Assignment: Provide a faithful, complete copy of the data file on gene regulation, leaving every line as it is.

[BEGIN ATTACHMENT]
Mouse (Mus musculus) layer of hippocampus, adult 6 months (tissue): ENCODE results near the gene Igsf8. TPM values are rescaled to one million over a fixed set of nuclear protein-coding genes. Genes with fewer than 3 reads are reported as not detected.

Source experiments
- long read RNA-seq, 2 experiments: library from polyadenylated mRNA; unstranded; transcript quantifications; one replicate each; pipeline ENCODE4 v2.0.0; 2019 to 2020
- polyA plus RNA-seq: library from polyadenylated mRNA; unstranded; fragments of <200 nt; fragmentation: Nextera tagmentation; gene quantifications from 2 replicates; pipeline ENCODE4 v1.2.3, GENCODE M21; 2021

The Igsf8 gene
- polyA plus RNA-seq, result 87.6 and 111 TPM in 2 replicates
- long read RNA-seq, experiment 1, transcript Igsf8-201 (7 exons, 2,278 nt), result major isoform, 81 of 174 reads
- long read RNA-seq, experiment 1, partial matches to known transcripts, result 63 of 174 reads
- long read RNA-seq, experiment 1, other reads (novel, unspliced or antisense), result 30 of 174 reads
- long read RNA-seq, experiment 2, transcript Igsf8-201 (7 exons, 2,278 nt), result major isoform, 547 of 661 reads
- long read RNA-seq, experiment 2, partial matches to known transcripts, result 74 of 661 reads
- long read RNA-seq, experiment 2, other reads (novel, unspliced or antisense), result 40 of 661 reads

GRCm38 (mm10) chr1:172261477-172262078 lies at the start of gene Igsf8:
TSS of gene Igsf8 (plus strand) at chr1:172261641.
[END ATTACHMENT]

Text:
Mouse (Mus musculus) layer of hippocampus, adult 6 months (tissue): ENCODE results near the gene Igsf8. TPM values are rescaled to one million over a fixed set of nuclear protein-coding genes. Genes with fewer than 3 reads are reported as not detected.

Source experiments
- long read RNA-seq, 2 experiments: library from polyadenylated mRNA; unstranded; transcript quantifications; one replicate each; pipeline ENCODE4 v2.0.0; 2019 to 2020
- polyA plus RNA-seq: library from polyadenylated mRNA; unstranded; fragments of <200 nt; fragmentation: Nextera tagmentation; gene quantifications from 2 replicates; pipeline ENCODE4 v1.2.3, GENCODE M21; 2021

The Igsf8 gene
- polyA plus RNA-seq, result 87.6 and 111 TPM in 2 replicates
- long read RNA-seq, experiment 1, transcript Igsf8-201 (7 exons, 2,278 nt), result major isoform, 81 of 174 reads
- long read RNA-seq, experiment 1, partial matches to known transcripts, result 63 of 174 reads
- long read RNA-seq, experiment 1, other reads (novel, unspliced or antisense), result 30 of 174 reads
- long read RNA-seq, experiment 2, transcript Igsf8-201 (7 exons, 2,278 nt), result major isoform, 547 of 661 reads
- long read RNA-seq, experiment 2, partial matches to known transcripts, result 74 of 661 reads
- long read RNA-seq, experiment 2, other reads (novel, unspliced or antisense), result 40 of 661 reads

GRCm38 (mm10) chr1:172261477-172262078 lies at the start of gene Igsf8:
TSS of gene Igsf8 (plus strand) at chr1:172261641.